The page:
As we begin to regather in person for church and Sunday School, the size of our Bible study groups is suddenly becoming an issue. Social distancing creates a new limit for us to consider. A room that might hold 10 couples prior to COVID now only has space for 6 couples. If our class is gender-based, that same room may now only hold half of what it could hold prior.
While social distancing may be one reason to consider the size of our group, some other factors ought to tell us our class is too big.
As we regather, interaction with others will be more important. We have been relegated to our homes and online meetings. Nothing replaces face-to-face interaction, but interaction usually doesn’t happen in a larger group. Most of us will not take the risk of saying something in front of a larger group. Some interaction may still happen in a larger group but many will be left out of substantial interaction.
So how do you know when substantial interaction is less than it should be? One way is to recruit someone in the group to track the interactions during the group time. They should record the number of times each person talks and who they address. We may be surprised to find out how few people are actually engaged in the group time. While a variety of factors may contribute to the lack of interaction, the size of the group will be one of those factors.
Fewer Teaching Methods
Another factor impacted by the group size is teaching methods. Some teaching methods just will not work in a larger group. As teachers, we lose some tools simply because of group size. The larger the group, the more likely we will rely on lectures only. One action to take is to review the methods used after a group time. Use a list of learning styles and see how many of those styles were used in the group time. Granted, other factors may impact the use of varied teaching methods, but we also know the limits of a method when it comes to size.
No One Notices When Someone Misses
One more factor to note about the group size relates to mass. In a larger group, people become part of the scenery. As Major League Baseball restarted, several teams added cardboard cutouts to the stands. Fans could provide a photo and then look for themselves in the stands. The cutout fans are just a part of the scenery. The same can be said of a larger class, the people are a part of the scenery and can go unnoticed. When a person who once attended suddenly misses a few weeks and no one notices, the class is too big. As teachers, we are responsible for every sheep on our class list and we ought to at least know when that sheep is not present.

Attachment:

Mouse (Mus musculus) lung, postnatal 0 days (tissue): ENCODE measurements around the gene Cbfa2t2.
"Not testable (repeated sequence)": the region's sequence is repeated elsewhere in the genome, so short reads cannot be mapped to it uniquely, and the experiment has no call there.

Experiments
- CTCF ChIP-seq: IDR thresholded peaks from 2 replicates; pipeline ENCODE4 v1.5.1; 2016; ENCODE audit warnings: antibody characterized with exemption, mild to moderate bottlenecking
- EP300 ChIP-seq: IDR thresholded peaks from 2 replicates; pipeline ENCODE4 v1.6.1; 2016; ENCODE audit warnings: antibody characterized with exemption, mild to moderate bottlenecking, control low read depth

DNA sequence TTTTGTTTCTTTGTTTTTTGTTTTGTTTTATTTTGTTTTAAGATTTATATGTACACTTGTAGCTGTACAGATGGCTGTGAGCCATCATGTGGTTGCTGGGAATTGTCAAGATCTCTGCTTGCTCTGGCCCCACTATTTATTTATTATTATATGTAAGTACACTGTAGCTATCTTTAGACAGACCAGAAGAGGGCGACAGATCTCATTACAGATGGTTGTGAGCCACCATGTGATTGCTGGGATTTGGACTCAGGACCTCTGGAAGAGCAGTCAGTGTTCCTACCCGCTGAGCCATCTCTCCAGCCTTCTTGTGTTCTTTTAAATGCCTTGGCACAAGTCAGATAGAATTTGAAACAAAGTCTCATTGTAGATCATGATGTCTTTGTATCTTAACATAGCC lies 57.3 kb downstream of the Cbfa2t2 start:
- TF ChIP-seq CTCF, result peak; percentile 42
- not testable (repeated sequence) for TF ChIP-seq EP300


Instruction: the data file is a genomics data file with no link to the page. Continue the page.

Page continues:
So how big is too big? Prior to COVID, my answer would have been 18. The factors above impact that number as so does my ability to know the group. Most of us can present to larger groups, but teaching requires us to know the group so we can tailor the study to their lives. Most of us will need to relearn how to interact with people as we begin to regather which impacts my answer post COVID. Twelve may be our limit but we will not know for sure until we start gathering again.
So what do we do if our class is too big?
Recruit an apprentice. Help that apprentice get ready to take on the current class. Begin to ask the group to pray about starting a new group. Talk about the need for interaction and more flexible teaching options. Once the apprentice is ready, ask them to take over the current class. You can then recruit a few people in the current class and go start a new class. Build the new class and then start another one. If we want to reach people during this challenging season and help them grow spiritually, we will need to start new classes more frequently that are smaller in size.